Weeds and bugs. With severe irrigation cutbacks mandated during this fourth drought year, we just might have more weeds and bugs in our gardens this summer than lawn grass and ornamental flowers or fruits and vegetables. Weeds and pest insect populations can actually increase during dry years. Control for both begins with early detection and early efforts at eradication.
Nutsedges proliferate in damp, overwatered soil, but because they produce tiny root bulblets or tubers that hold water, they can remain dormant in dry soil for up to four years. Herbicides that translocate to the tubers when they are small are most effective when the nutsedge blades are just two inches tall and when there are just two or three blades.
Spotted spurge is often the first summer weed to appear when temperatures warm. Like many weeds, spurge thrives in harsh conditions, grows rapidly, and each seed head produces thousands of seeds that remain dormant on the soil until conditions are right for germination. Monitor bare areas for the first spurge leaves and use a wiggle hoe to regularly cultivate the top inch or two of the soil surface. The tough spurge roots may resprout, but after two or three early cuts the roots should die off.
The drought-tolerant summer weeds (dandelions, purslane, oxalis) that sprout in well-mulched areas are germinating on the mulch surface. Weeds seeds that lie below mulches don’t receive the sunlight necessary for germination. Root systems of these surface weeds tend to be weak and spindly and are easily hand pulled before they set seedheads.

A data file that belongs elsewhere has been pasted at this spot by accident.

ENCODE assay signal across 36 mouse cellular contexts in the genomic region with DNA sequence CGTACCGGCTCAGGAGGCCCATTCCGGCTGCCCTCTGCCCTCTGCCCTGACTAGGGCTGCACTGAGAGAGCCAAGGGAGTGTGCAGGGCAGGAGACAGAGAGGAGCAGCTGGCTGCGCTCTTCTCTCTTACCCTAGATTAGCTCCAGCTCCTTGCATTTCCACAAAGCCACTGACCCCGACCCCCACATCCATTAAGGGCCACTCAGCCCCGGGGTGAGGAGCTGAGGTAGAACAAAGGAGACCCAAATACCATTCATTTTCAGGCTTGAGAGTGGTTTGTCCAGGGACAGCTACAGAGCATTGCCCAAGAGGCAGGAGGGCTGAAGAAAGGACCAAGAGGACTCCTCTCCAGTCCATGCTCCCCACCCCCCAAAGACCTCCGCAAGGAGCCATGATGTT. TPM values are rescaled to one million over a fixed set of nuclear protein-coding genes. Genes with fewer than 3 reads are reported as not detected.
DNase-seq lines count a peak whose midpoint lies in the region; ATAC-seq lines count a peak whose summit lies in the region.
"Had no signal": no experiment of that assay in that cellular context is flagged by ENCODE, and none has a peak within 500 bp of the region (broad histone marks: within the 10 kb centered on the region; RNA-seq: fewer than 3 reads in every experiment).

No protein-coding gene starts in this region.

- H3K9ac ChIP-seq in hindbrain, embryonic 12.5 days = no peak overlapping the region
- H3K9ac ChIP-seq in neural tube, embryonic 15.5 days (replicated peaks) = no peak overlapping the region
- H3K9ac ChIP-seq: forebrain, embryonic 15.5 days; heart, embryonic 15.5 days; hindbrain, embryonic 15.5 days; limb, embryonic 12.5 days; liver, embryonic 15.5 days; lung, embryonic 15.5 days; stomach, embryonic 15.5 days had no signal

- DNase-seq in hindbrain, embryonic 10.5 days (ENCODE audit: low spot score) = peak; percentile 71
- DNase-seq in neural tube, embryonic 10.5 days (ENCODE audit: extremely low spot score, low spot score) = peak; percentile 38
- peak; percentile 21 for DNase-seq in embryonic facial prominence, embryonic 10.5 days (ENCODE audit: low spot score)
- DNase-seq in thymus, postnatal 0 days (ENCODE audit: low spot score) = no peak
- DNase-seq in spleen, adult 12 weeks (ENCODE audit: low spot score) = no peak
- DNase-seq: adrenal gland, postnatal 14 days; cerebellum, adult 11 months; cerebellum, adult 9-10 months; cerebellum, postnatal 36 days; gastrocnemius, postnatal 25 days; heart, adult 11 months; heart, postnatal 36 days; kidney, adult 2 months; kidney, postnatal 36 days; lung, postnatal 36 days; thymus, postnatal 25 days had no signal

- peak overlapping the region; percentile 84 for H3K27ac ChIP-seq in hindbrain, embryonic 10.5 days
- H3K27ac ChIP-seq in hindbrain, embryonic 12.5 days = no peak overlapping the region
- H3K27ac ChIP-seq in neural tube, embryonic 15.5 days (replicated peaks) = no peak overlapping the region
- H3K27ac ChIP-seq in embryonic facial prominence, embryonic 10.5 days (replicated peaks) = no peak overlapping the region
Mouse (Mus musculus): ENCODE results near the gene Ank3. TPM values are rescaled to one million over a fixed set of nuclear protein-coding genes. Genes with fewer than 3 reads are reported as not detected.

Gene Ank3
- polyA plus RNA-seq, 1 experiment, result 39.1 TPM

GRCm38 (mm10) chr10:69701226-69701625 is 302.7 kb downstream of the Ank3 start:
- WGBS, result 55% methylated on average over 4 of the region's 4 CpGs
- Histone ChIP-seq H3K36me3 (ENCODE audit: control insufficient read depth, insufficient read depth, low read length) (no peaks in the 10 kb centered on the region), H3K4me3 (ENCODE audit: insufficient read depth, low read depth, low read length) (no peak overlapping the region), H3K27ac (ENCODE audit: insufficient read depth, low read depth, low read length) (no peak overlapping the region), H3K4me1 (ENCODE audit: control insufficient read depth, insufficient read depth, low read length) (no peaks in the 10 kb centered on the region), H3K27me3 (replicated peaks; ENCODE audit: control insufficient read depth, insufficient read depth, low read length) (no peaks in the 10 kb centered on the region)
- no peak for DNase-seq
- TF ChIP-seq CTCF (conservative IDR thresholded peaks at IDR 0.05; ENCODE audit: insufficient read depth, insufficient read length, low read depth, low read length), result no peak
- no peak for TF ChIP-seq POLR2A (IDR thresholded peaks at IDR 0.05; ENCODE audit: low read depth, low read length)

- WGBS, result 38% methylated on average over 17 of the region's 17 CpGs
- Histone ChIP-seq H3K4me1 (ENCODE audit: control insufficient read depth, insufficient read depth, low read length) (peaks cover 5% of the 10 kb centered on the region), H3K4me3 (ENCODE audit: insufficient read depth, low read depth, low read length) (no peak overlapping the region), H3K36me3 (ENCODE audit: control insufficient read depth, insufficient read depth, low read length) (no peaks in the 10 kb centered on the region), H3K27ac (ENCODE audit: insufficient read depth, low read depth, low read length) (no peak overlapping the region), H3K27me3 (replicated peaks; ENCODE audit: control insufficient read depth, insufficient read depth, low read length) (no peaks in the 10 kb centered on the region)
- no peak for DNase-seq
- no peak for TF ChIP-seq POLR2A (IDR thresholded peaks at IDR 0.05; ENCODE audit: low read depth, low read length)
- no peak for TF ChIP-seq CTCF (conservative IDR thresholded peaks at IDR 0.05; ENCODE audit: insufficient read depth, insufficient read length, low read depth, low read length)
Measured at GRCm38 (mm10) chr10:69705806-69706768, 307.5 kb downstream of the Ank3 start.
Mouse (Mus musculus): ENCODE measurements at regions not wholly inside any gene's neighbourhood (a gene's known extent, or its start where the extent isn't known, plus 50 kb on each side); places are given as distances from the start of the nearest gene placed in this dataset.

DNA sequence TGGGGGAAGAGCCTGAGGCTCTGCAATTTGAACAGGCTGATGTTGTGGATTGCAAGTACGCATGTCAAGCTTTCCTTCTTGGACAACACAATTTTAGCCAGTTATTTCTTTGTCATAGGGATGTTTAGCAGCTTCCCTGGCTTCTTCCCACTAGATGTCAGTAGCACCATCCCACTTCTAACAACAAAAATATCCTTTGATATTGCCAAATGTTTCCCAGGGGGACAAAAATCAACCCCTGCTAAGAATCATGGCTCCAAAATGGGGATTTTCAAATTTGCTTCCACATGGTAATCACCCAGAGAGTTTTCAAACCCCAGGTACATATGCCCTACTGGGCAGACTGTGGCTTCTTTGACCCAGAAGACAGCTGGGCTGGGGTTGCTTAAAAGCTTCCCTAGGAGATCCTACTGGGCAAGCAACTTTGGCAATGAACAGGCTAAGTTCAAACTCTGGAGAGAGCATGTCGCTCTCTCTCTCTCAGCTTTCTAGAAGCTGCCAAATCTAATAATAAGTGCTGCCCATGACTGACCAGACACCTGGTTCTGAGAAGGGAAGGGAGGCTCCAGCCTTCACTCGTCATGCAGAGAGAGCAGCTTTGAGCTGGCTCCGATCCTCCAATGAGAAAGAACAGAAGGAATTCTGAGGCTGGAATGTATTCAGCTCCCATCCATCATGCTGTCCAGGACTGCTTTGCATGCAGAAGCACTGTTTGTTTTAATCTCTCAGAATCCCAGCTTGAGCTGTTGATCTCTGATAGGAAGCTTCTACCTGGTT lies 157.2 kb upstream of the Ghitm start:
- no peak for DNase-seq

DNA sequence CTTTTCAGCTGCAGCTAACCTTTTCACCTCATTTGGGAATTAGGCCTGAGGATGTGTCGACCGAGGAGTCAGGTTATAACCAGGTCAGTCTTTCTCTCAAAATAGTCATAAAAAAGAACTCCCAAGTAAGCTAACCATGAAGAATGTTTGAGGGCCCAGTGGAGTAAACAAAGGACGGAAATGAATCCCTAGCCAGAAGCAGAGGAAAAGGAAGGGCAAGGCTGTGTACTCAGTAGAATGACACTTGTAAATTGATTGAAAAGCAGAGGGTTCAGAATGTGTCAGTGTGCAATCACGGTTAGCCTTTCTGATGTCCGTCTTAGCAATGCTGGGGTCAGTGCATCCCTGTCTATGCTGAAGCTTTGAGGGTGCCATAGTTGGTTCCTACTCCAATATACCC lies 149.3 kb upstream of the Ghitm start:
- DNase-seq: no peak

Check the UC Davis weed gallery on their website (www.ucipm.ucdavis.edu) for excellent photos of weeds, their seeds, their root systems and all stages of their development.
Most gardeners are curious about nature in all its forms. Curiosity will help you with early detection of pest insect populations, before you see obvious damage. Learning to identify egg sacs or egg masses and to recognize and control for pest insects in their larval, nymph and adult stages will help control populations before they can cause damage.
Egg clusters of many larger insects are easily seen and can be destroyed without the use of pesticides. Nymphs and larvae are more vulnerable than adult insects to lesser-toxic pesticides such as insecticidal soaps, neem oil and horticultural oils.
Two types of stink bugs, the Bagrada bug and the leaffooted bug, are fairly recent arrivals in the Central Valley. They are sucking insects that feed on plant juices Both stinkbugs produce multiple generations every year and the generations can overlap, leading to nearly endless damage during the growing season. As adults, they can fly away from pesticide sprays and are difficult to eradicate, but their egg clusters and nymphs are more easily destroyed.
The UC Davis website provides photos of pest insects in all their stages and information on host plants, damage descriptions, how to search for and identify the egg clusters and the nymphs or larvae, and how best to reduce populations. Just remember, early detection and early control for pest insect populations will really help prevent major damage in your drought-stressed garden.